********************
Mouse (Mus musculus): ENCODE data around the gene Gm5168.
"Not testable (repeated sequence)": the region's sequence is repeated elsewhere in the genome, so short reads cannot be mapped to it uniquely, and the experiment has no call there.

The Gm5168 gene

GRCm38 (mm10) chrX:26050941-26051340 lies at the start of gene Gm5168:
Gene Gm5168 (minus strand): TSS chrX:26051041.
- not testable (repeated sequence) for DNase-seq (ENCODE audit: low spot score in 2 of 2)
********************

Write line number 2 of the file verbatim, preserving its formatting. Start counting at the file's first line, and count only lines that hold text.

"Not testable (repeated sequence)": the region's sequence is repeated elsewhere in the genome, so short reads cannot be mapped to it uniquely, and the experiment has no call there.